I’m not saying we can’t or shouldn’t engage in respectful, kind dialogue. We can disagree, but we will have to answer to Christ on how we disagree with our brothers and sisters in Christ, regardless of which news channel they watch or whom they voted for.
As Catholics, we belong to God. Our citizenship to the United States (or whichever nation we call home) is secondary to our citizenship in the Kingdom of Heaven.
How we treat our brothers and sisters will have lasting effects in eternity, more so than the soap opera that is American politics.
The outside world, looking in on our Catholic social media presence, will see our comments – if they are anything like the comments I have seen lately – and scoff. Instead of being a part of St. John Paul II’s New Evangelization, using media to bring others to Christ (which should be our ultimate goal), we will be pushing people away. We will be showing them our worst instead of striving to give them Christ’s best.
How can we convince people that the beauty of the Catholic faith is based on the love of Christ and love of neighbor when we treat our own so poorly? When we tear down fellow Catholics with insults, name-calling in all caps, and the slandering of Church officials whom God, through the Church, has chosen to lovingly shepherd us? I’m no PR expert, but if we deliver truth with charity, we will win far more souls for Christ than if we were to do so with vitriol. It’s not just what we say. It’s how we say it.
And, as Catholics in the long game of salvation, converting others by showing them the love of Christ and the beauty of Church teaching is far more valuable to us and the fallen world we live in than giving our two cents about executive orders, cabinet picks, or protests. As a policy nerd, I’m guilty of this too. I am by no means perfect. These past few weeks have definitely driven me to seek out Christ’s mercy and grace in the confessional. I’ve fallen, but I have to get back up. We all do. The future of our faith and our world depends on it.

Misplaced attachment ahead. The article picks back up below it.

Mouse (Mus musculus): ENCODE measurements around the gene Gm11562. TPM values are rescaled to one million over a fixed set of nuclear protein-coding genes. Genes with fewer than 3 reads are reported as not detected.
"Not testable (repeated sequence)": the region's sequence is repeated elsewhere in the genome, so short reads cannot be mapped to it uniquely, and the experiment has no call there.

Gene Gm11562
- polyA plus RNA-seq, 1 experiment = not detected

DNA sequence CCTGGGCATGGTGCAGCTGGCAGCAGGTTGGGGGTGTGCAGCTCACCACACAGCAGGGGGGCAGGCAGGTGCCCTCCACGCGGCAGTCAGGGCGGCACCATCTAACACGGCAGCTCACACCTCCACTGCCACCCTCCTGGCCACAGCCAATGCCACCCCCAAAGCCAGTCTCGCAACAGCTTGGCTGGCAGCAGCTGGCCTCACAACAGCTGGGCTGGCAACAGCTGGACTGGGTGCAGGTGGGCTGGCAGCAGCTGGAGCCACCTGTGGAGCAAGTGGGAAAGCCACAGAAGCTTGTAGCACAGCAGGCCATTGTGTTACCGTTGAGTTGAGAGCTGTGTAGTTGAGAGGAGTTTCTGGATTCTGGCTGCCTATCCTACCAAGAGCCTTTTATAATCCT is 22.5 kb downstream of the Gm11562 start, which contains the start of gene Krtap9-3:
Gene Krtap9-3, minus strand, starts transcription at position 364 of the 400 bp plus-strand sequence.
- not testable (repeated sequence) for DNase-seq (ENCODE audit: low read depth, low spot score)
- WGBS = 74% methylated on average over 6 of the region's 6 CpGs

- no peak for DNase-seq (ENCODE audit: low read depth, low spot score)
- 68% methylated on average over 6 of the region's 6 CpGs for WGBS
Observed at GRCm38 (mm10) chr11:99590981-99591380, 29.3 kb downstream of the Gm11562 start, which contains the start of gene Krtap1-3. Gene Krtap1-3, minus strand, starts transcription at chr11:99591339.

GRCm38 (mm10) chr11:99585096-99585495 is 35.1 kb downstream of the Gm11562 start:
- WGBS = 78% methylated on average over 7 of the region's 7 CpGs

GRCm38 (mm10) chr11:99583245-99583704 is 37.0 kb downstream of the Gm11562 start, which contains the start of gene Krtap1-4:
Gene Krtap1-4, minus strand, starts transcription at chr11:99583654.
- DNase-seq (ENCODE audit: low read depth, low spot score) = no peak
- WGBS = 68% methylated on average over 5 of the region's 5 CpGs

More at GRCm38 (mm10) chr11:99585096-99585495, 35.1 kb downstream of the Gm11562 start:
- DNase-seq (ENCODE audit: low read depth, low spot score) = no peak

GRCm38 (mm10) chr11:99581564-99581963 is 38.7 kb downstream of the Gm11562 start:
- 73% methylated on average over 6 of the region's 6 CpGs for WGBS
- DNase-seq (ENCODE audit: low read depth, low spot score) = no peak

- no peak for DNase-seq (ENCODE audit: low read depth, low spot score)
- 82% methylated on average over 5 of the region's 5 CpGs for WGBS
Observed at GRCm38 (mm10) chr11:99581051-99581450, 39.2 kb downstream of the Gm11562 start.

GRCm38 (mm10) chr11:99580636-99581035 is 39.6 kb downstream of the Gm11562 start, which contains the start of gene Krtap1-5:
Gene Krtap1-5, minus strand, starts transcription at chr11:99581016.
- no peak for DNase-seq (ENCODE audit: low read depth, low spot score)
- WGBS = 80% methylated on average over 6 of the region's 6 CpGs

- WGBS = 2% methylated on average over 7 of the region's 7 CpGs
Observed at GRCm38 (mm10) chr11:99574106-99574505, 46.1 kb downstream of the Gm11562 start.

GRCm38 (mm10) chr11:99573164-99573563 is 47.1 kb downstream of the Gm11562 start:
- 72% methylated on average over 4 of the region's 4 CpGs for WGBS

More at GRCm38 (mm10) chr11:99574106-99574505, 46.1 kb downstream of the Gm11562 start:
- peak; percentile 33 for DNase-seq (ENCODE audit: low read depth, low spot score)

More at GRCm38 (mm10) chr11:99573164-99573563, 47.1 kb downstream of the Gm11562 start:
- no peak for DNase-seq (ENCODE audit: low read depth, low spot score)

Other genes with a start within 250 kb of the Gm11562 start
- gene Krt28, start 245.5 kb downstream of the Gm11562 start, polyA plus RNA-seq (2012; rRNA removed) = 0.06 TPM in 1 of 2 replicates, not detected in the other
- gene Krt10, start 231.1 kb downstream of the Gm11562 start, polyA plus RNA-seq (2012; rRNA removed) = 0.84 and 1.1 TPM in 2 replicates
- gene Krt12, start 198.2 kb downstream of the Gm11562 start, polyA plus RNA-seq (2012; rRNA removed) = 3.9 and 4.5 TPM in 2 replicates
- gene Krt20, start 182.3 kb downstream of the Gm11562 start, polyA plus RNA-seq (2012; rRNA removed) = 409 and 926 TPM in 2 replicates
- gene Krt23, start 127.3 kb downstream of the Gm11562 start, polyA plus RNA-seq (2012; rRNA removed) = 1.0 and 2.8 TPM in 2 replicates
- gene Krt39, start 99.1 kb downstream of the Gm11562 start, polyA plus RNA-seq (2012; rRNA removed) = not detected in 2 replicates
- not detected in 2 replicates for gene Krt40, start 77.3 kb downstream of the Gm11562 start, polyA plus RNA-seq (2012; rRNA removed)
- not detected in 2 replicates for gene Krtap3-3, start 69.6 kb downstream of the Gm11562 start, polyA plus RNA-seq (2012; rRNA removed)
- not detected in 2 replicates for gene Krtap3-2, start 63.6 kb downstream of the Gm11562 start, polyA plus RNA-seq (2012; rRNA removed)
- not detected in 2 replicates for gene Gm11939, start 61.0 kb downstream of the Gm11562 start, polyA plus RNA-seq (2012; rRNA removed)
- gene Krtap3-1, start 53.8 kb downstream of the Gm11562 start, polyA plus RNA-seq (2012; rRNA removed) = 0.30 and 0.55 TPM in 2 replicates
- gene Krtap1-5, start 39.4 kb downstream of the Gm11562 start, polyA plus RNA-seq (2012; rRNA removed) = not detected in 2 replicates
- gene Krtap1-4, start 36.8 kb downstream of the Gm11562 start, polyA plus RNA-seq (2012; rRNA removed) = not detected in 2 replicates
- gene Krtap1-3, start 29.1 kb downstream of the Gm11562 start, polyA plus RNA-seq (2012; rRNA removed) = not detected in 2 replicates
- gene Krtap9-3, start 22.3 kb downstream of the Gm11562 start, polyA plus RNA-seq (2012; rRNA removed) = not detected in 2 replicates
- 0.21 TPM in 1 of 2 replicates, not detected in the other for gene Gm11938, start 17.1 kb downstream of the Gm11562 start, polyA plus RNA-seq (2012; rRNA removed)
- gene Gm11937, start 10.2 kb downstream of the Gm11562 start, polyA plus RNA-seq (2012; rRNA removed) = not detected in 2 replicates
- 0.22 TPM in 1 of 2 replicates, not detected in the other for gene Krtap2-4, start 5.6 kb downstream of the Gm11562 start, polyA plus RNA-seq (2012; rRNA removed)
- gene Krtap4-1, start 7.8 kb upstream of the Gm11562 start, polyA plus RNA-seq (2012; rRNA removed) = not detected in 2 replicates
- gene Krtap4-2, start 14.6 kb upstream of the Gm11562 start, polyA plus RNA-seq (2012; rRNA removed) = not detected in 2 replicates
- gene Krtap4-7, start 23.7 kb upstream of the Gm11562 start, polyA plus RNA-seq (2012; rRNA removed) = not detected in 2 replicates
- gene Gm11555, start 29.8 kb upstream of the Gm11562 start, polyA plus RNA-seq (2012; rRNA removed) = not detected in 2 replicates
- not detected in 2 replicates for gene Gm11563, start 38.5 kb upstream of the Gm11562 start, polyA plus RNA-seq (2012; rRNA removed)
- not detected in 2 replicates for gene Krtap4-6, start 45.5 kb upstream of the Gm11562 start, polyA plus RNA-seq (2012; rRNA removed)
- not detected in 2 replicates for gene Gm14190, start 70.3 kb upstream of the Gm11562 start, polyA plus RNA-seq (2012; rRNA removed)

Charity is often best shown through our actions, not our words. If you are upset about the executive order regarding refugees, find a way to donate your time, talent, or treasure to help them. If you think our government should be more focused on domestic problems like homelessness or the welfare of our veterans, donate your time, talent, and treasure to help those in need. Whatever issue is lighting your fire, do something. Doing something is much more reflective of your commitment to the Christ in that suffering person, whoever they may be, than saying something.
If all else fails, if you can’t say something with charity and you’re too mad to volunteer anywhere just yet, practice silence. Pray for the person you want to respond to or the politician you can’t stand, and move on. Our verbal responses to misinformation or political games will not make or break our democracy.
In a world that’s doing a lot of talking lately, both politically and otherwise, sometimes silence is the answer.